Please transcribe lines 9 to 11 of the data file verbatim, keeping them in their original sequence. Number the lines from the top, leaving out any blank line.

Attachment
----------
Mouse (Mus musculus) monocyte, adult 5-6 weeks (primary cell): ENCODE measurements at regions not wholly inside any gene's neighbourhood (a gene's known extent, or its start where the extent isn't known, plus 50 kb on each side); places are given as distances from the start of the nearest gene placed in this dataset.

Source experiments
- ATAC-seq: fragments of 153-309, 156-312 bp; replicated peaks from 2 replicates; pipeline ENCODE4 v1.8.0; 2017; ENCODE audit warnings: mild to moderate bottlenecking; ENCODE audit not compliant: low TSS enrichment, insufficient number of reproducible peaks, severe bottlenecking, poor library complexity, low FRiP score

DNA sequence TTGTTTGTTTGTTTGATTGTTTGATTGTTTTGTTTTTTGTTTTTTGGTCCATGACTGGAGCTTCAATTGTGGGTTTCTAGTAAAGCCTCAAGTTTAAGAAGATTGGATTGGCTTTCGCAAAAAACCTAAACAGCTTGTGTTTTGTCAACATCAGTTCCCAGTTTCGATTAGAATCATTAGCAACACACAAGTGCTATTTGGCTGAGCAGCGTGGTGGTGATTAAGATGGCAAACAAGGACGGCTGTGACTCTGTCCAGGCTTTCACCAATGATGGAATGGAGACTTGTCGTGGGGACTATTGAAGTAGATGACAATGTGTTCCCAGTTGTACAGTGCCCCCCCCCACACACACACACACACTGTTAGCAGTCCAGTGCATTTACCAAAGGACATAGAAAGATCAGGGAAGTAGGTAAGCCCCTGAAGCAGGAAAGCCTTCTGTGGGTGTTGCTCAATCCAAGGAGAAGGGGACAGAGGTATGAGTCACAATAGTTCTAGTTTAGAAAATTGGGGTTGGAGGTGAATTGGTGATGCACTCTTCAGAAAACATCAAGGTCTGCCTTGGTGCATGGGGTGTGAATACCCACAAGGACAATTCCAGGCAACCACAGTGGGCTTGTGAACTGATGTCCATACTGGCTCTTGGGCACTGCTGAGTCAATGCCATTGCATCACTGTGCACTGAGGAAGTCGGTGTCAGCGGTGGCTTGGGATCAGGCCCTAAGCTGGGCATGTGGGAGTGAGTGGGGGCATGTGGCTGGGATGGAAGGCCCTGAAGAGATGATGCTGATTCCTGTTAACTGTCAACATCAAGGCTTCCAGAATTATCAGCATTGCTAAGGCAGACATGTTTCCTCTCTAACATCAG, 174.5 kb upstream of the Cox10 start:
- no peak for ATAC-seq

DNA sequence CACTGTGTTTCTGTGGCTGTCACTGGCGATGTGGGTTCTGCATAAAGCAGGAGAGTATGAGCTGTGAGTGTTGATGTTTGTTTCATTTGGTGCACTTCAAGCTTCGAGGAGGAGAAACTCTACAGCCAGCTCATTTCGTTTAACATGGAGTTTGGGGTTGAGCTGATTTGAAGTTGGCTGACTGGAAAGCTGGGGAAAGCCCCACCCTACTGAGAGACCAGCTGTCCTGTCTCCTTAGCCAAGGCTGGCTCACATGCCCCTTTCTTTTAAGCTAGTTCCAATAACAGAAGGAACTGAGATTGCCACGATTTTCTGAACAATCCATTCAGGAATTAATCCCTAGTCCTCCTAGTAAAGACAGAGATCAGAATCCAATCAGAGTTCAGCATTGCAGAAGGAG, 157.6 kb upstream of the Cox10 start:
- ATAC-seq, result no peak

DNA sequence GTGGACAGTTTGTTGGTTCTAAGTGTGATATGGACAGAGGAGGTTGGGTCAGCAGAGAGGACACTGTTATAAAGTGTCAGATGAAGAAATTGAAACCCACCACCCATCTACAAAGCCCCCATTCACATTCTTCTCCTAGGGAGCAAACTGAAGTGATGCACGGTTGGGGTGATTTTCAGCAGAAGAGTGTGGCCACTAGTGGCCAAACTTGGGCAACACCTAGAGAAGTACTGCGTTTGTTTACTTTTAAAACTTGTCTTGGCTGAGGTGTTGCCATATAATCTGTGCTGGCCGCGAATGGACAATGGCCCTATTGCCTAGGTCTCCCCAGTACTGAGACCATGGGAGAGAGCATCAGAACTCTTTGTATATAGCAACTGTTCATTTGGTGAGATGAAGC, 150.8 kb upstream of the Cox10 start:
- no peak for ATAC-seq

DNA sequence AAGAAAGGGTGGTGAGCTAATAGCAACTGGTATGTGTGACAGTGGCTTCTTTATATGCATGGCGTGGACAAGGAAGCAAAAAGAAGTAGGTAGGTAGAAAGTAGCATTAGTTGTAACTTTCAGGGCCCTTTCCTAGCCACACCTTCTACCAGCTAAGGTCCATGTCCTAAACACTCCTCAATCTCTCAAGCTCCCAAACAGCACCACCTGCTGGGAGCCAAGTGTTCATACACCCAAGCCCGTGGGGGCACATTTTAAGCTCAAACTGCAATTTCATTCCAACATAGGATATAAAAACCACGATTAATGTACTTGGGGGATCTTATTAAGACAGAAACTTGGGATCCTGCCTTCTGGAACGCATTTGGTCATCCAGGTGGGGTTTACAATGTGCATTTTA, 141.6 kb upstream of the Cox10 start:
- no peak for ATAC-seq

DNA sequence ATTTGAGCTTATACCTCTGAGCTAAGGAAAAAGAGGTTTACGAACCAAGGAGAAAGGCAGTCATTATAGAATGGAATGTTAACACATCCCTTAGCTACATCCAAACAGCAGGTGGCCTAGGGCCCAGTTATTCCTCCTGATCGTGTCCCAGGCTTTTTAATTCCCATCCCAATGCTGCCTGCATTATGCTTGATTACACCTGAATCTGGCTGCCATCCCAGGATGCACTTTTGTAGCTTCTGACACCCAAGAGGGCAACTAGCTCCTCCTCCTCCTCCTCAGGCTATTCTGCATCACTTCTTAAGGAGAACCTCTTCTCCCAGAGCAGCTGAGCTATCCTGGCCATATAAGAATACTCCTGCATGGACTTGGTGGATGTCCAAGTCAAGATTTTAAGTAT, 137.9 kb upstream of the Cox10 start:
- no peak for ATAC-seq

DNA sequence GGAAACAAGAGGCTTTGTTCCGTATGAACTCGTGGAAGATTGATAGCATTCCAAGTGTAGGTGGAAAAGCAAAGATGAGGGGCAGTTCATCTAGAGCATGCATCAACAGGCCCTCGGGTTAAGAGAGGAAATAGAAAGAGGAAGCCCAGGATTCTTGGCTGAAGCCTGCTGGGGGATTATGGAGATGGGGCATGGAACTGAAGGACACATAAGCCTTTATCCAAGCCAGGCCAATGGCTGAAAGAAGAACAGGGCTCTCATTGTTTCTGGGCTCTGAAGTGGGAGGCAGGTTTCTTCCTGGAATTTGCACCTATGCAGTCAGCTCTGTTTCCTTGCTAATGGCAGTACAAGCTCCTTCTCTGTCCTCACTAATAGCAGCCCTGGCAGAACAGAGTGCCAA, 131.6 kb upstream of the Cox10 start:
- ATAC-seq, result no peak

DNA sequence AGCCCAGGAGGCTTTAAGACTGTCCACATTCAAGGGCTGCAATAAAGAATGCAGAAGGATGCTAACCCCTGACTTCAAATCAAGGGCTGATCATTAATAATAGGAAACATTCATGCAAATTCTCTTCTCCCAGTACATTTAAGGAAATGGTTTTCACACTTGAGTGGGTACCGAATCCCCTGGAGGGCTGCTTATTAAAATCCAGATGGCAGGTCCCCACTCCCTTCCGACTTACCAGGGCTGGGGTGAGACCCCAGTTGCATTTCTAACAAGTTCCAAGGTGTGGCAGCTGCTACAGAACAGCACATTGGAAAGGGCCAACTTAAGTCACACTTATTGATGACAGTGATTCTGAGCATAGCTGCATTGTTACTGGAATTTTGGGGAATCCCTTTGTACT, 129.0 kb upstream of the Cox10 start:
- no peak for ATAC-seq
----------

- no peak for ATAC-seq

DNA sequence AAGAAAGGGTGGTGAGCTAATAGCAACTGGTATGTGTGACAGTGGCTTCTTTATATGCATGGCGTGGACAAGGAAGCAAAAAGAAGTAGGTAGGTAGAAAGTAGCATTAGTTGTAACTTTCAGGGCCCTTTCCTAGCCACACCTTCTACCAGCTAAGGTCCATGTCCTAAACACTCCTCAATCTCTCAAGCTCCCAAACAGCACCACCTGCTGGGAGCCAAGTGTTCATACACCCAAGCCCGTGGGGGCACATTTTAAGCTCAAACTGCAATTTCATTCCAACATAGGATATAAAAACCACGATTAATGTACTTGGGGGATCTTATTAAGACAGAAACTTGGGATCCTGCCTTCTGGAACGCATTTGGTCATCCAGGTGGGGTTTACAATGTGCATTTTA, 141.6 kb upstream of the Cox10 start:
- no peak for ATAC-seq